Brad Setser says we can think of AIG as the "insurer-of-last resort to the United States’ own shadow financial system":
“Concretations of risk, plagued with deadly correlations”, by Brad Setser: [Update: Brad DeLong gives this post the descriptive title "Why We Own AIG".] The FT’s Gillian Tett makes a simple but important point: AIG’s role in the credit default swap market meant that a lot of risk that the bank regulators thought had been dispersed into many strong hands ended up in a single weak hand.
...during the past decade, the theory behind modern financial innovation was that it was spreading credit risk round the system instead of just leaving it concentrated on the balance sheets of banks.
But the AIG list shows what the fatal flaw in that rhetoric was. On paper, banks ranging from Deutsche Bank to Société Générale to Merrill Lynch have been shedding credit risks on mortgage loans, and much else. Unfortunately, most of those banks have been shedding risks in almost the same way – namely by dumping large chunks on to AIG. ...
Far from promoting “dispersion” or “diversification”, innovation has ended up producing concentrations of risk, plagued with deadly correlations, too. Hence AIG’s inability to honour its insurance deals to the rest of the financial system, until it was bailed out by US taxpayers.
If the US creates a “systemic risk” regulator, it should be on the lookout for similar concentrations of risk.
One other point. The fact that several of AIG’s largest counterparties are European financial firms is by now well known. What is I think less well known is that the expansion of the dollar balance sheets of “European” financial firms — the BIS reports that the dollar-denominated balance sheets of major European financial institutions (UK, Swiss and Eurozone) increased from a little over $2 trillion in 2000 to something like $8 trillion (see the first graph in this report) — played a large role in the US credit boom.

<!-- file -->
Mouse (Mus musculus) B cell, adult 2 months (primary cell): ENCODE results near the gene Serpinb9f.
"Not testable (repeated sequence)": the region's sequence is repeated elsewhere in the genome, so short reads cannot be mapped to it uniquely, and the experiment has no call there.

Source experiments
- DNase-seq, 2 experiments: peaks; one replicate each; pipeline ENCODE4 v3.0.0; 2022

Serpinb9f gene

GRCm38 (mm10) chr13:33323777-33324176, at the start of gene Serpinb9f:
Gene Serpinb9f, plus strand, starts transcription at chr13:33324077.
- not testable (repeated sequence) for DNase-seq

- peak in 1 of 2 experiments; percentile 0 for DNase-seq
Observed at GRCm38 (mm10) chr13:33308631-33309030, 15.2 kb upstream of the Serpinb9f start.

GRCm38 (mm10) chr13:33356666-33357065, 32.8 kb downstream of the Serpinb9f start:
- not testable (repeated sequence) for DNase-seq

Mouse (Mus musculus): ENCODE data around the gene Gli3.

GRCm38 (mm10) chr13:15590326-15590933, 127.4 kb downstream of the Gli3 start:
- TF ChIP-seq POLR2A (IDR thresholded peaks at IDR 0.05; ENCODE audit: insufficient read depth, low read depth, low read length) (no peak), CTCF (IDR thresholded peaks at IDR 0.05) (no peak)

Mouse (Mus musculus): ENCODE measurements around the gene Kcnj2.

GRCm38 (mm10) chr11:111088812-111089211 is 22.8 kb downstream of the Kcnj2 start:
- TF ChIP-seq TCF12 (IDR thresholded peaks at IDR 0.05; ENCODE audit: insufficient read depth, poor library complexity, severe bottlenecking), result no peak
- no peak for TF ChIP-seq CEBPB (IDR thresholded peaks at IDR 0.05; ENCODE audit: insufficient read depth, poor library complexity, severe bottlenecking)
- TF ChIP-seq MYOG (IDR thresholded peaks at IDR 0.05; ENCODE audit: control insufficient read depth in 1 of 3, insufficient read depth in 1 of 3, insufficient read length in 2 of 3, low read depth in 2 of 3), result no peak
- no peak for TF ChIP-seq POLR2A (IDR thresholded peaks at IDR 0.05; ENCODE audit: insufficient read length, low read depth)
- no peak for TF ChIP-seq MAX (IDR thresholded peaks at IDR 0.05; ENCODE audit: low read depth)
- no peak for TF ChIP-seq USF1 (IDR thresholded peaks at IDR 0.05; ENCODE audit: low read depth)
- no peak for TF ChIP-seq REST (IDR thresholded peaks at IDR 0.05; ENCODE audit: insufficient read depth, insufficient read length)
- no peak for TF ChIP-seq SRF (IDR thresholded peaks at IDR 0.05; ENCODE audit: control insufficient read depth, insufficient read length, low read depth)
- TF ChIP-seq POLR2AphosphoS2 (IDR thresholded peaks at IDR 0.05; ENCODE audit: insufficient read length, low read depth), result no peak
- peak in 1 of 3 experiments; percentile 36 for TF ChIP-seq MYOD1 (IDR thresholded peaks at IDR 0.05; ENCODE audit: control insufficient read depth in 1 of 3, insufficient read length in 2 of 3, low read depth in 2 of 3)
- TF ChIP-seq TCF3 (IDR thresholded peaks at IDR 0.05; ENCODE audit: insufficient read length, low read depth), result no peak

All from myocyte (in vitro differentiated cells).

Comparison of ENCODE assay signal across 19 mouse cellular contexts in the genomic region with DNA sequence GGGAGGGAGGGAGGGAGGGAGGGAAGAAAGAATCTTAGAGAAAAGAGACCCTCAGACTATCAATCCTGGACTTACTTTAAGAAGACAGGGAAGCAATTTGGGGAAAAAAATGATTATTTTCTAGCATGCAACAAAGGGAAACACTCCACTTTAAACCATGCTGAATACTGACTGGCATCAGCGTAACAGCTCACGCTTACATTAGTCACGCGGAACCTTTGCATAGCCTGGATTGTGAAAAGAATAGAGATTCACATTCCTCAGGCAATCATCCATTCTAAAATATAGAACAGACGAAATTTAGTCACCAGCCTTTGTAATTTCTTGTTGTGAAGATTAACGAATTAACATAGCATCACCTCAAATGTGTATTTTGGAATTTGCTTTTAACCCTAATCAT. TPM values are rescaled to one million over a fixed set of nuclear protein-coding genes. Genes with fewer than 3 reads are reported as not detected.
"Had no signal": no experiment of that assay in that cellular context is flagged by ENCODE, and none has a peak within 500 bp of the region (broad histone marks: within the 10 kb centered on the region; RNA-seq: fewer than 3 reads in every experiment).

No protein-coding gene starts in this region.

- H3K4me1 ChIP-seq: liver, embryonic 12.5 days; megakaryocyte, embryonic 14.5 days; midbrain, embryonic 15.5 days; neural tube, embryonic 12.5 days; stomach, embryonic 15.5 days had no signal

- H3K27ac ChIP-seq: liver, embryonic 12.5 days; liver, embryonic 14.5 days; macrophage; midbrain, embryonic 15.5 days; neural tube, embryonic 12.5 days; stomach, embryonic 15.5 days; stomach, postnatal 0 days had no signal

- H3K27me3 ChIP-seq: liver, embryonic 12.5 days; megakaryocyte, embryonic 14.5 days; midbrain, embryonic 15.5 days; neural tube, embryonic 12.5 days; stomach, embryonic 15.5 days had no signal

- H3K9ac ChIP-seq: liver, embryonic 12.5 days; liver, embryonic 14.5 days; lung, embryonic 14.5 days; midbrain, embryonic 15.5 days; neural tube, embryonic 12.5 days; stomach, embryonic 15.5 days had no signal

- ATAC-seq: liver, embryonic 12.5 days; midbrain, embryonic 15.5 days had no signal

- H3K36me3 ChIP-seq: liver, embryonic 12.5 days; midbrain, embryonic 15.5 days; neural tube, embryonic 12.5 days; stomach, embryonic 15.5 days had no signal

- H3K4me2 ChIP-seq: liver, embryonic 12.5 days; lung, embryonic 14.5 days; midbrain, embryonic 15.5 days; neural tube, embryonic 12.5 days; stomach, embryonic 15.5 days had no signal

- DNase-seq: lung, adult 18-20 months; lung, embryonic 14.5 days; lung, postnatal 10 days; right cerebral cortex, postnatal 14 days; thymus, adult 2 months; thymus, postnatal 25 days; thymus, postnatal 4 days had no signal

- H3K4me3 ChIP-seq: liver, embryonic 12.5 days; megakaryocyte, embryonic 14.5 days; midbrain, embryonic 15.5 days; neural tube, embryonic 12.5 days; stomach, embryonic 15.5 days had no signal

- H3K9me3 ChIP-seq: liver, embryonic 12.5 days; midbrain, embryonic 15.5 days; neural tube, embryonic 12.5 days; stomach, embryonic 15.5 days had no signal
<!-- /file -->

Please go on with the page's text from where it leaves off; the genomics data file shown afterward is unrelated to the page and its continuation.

As the BIS (Baba, McCauley and Ramaswamy) reports, many European banks were growing their dollar balance sheets so quickly that many started to rely heavily on US money market funds for financing. And if an institution is borrowing from US money market funds to buy securitized US mortgage credit, in a lot of ways it is a US bank, or at least a shadow US bank.
Consequently I think it is possible to think of AIG as the insurer-of-last resort to the United States’ own shadow financial system. That shadow financial system just operated offshore. There was a reason why investors in the UK were buying so many US asset backed securities during the peak years of the credit boom.
One of the selling points of financial innovation was that it would distribute risk widely thereby insulating the the financial sector from large shocks. Everyone would take a small loss, but no loss would be large enough to cause any real difficulties. That turned out to be a false promise in the face of a large, systemic shock. As problems began developing in these markets, it became evident that risk was far more concentrated than the promoters of new financial products had claimed.